Parshat Yitro

By Rabbi Corinne Copnick, ’15

Parshat Yitro

In our appropriately named Torah portion this week, Yitro (Jethro), we are introduced to Moses’ father-in-law, Jethro, himself a Midianite high priest. His daughter, Zipporah, is Moses’ wife, remember, but, together with her two sons, she has been left for a long time to reside with her Dad in safety while Moses saved the enslaved Israelites from their Egyptian taskmasters.


Like a good Dad-in-law, Jethro brings his daughter and two young grandsons with him from Midian to the desert to see how Moses is faring now that the Exodus is over, and he finds Moses very busy indeed administering the needs of the Israelites in the wilderness.


I love Jethro. In his experienced estimation, Moses is doing far too much in his leadership role, wearing himself out and growing harried in the task. So, in a most memorable text on leadership, and based on his own experience as an esteemed leader in Midian, Jethro very gently gives his harried son-in-law some needed advice on leadership.


“Spread the work around; let others share in it,” he instructs Moses, who seems overwhelmed by trying to settle disputes while, at the same time, interpreting the “laws and teachings of God” to the Hebrew people.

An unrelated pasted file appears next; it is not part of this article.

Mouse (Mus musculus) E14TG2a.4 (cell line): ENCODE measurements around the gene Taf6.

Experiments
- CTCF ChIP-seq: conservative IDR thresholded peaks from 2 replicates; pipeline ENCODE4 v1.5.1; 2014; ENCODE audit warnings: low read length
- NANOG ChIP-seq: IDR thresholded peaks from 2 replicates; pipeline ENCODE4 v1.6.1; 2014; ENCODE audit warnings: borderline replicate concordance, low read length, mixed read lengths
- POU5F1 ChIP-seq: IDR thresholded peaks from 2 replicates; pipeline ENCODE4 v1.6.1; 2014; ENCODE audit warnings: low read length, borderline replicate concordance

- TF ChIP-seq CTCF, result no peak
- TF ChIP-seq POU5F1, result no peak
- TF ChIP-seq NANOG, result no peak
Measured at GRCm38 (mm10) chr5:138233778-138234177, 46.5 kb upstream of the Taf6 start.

The following biblical passage is a superb interpretation of shared leadership:


“The thing you are doing is not right,” Jethro explains; “You will surely wear yourself out and these people as well. For the task is too heavy for you; you cannot do it alone Now listen to me. I will give you counsel, and God be with you! You represent the people before God, and enjoin upon them the laws and the teachings, and make known to them the way they are to go, and the practices they are to follow.


“You shall also seek out from among the people capable men who fear God, trustworthy men who spurn ill-gotten gain. Set over these over them as chiefs of thousands, hundreds, fifties, and tens, and let them judge the people at all times. Have them bring every major dispute to you, but let them decide every minor dispute themselves. Make it easier for yourself by letting them share the burden for you. If you do this—and so God commands you—you will be able to bear up; and all the people too will go home unwearied” (Exodus 18: 17-23).


Fortunately, a tired Moses is open to learning from Jethro that leadership does not have to be exercised alone. Alone is NOT GOOD. As my favorite commentator, Lord Rabbi Jonathan Sacks, points out, God only uses the words “not good” in one other place in the Torah, in the phrase, “it is not good (lo tov) for man to be alone (Genesis 2:18).[1]


And when Jethro departs to go home, he leaves his daughter and two grandsons with Moses. A man (or woman) needs to make time for their family.


After Jethro’s sage advice on leadership in the parsha, the text takes us by surprise. As the serious conversation about temporal government shifts to temporal government shifts to moral government on a higher plane, we find Aseret HaDevarim, the Ten Utterances. In English, we more commonly call them The Ten Commandments. Since the time of Moses, these utterances have been the highest form of government for the Jewish people.

[1] Rabbi Jonathan Sacks, “Justice or Peace” (Yitro 5777), Covenant and Conversation, 13 Feb., 2017.